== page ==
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J Undergrad Neurosci Educ. 2018 Jun 15;16(2):A126-A130. eCollection 2018 Spring.

A Simple Method for Teaching Bayesian Hypothesis Testing in the Brain and Behavioral Sciences.

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Department of Psychological Sciences, Tarleton State University, Stephenville, TX 76402.


Undergraduate statistics courses in the brain and behavioral sciences tend to be well-grounded in classical null hypothesis significance testing. However, many journals in the fields of neuroscience and psychology are turning away from these classical methods and their reliance on p-values in favor of alternative methods. One such alternative is Bayesian inference, and in particular, the Bayes factor, which indexes the extent to which observed data supports one hypothesis over another. As such, the Bayes factor provides an easy-to-interpret measure of evidence. However, this ease of interpretation is often in stark contrast with the actual ease of computation, even for simple experimental designs. In this paper, I present an easy-to-use formula for computing Bayes factors for two common hypothesis testing situations: the one-way ANOVA and the independent samples t-test. I give examples of its use and recommendations of how to report the results, which should help any teacher of statistics and research methods begin to incorporate Bayesian statistics into quantitative methods courses.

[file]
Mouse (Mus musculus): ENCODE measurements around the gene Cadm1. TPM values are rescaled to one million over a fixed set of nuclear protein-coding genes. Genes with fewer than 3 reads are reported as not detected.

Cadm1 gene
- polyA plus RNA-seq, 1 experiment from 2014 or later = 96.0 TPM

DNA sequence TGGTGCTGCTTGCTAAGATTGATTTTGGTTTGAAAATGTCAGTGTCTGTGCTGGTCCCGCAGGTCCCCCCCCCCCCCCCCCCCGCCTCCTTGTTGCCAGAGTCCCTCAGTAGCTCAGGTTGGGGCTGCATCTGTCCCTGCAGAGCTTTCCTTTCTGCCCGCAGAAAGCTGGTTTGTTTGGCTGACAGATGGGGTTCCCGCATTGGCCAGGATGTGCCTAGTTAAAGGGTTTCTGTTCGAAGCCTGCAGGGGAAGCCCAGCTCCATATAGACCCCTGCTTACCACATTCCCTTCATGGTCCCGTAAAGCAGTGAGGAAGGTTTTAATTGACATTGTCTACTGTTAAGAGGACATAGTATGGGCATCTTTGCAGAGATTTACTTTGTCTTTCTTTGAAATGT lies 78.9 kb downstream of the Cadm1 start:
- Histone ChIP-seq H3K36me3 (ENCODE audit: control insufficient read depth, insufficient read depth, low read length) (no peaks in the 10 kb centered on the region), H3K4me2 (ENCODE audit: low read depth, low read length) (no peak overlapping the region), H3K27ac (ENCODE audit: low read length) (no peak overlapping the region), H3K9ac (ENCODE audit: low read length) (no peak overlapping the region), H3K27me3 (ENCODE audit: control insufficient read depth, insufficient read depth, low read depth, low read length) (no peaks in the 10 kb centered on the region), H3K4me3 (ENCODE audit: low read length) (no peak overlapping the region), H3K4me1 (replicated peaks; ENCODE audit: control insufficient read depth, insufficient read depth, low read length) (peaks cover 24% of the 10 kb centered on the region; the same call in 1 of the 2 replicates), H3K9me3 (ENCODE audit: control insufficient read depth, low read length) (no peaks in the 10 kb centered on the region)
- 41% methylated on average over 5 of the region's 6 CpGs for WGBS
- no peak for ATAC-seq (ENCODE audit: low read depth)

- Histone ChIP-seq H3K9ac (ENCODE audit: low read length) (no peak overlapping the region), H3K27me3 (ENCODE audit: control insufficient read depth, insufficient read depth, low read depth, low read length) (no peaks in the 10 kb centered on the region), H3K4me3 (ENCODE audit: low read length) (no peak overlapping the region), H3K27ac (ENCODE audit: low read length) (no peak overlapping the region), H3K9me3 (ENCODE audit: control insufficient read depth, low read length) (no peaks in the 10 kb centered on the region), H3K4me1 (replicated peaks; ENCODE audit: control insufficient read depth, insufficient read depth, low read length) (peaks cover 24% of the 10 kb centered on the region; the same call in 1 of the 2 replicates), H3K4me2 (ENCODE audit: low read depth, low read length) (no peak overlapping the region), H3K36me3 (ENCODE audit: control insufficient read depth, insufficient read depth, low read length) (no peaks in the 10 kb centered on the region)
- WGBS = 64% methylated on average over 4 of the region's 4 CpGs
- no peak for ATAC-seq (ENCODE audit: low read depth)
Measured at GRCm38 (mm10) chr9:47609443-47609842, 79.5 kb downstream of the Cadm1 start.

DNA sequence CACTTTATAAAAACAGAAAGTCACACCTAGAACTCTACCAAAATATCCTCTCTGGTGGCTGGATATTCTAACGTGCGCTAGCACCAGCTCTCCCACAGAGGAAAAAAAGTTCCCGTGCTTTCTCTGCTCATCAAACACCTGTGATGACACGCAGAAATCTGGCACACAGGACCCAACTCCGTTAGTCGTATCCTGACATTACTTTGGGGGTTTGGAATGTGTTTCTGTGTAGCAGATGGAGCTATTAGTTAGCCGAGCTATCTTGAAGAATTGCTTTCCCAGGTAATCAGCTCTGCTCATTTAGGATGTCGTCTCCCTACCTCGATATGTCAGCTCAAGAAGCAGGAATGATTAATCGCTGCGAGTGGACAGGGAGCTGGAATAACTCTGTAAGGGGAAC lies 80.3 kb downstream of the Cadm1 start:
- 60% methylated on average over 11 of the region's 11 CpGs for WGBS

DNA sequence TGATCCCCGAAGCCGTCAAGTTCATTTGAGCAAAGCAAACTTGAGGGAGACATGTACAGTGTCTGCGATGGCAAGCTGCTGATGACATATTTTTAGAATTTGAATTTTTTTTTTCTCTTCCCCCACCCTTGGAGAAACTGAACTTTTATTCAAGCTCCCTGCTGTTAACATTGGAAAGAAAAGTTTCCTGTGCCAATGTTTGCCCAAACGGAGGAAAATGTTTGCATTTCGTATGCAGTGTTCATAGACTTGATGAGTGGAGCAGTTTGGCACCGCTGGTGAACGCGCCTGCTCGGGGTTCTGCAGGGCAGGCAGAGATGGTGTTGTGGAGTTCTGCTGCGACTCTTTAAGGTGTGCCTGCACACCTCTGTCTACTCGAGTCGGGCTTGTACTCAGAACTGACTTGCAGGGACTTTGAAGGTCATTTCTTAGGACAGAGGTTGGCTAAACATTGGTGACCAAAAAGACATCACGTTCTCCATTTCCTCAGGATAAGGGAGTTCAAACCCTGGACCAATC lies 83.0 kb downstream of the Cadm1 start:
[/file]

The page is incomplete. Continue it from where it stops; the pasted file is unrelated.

Bayes factor; Bayesian methods; Hypothesis testing; Statistical inference; statistics education


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